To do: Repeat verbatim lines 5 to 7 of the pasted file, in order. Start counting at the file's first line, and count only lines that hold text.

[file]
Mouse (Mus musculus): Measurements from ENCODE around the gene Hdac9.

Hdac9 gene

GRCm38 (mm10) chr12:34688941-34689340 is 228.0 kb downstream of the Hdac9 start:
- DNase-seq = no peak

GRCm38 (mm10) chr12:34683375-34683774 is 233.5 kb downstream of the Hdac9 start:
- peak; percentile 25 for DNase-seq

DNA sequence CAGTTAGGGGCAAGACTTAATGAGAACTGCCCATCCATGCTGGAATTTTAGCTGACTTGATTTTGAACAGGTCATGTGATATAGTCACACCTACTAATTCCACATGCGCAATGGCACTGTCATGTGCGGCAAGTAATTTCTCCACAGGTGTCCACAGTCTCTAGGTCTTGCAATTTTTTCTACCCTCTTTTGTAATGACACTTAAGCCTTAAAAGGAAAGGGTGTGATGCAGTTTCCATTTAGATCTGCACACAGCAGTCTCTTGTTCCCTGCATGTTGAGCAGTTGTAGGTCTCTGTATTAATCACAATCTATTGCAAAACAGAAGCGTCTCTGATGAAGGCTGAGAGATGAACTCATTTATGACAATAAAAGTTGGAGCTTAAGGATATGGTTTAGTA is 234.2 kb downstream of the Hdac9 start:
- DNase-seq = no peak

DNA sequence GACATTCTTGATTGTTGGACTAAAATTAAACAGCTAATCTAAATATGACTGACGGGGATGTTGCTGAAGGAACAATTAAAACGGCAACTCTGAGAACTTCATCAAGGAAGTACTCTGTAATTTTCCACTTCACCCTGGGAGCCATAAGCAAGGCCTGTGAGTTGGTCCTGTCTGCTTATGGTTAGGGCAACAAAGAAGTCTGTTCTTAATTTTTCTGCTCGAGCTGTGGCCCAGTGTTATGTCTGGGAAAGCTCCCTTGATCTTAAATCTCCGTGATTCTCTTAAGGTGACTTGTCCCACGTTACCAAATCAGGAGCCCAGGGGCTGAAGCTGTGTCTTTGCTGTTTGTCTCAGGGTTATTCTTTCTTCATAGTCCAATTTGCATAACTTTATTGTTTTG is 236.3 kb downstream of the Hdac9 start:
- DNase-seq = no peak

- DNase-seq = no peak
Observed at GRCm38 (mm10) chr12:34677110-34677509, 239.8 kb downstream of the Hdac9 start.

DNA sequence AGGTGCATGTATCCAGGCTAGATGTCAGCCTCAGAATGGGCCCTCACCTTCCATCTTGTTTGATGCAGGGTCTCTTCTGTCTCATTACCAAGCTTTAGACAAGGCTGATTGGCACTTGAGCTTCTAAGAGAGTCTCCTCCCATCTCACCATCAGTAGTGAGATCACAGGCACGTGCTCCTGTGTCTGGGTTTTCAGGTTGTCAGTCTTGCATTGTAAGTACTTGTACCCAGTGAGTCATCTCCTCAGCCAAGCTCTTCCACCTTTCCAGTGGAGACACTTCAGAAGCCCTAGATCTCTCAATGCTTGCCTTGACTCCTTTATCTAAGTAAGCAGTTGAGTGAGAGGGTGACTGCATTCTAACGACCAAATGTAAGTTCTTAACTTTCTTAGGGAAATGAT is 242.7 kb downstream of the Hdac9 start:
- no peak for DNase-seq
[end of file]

GRCm38 (mm10) chr12:34683375-34683774 is 233.5 kb downstream of the Hdac9 start:
- peak; percentile 25 for DNase-seq

DNA sequence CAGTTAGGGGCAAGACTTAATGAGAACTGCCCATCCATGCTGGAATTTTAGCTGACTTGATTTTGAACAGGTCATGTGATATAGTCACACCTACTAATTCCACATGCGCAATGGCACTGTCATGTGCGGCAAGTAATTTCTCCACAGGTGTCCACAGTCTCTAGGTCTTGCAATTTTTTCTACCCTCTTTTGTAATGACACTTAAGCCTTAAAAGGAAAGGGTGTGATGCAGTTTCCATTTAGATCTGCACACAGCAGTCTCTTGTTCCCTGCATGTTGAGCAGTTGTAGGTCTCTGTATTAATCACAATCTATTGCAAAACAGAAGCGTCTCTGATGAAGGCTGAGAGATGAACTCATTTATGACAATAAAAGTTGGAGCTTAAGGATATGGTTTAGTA is 234.2 kb downstream of the Hdac9 start: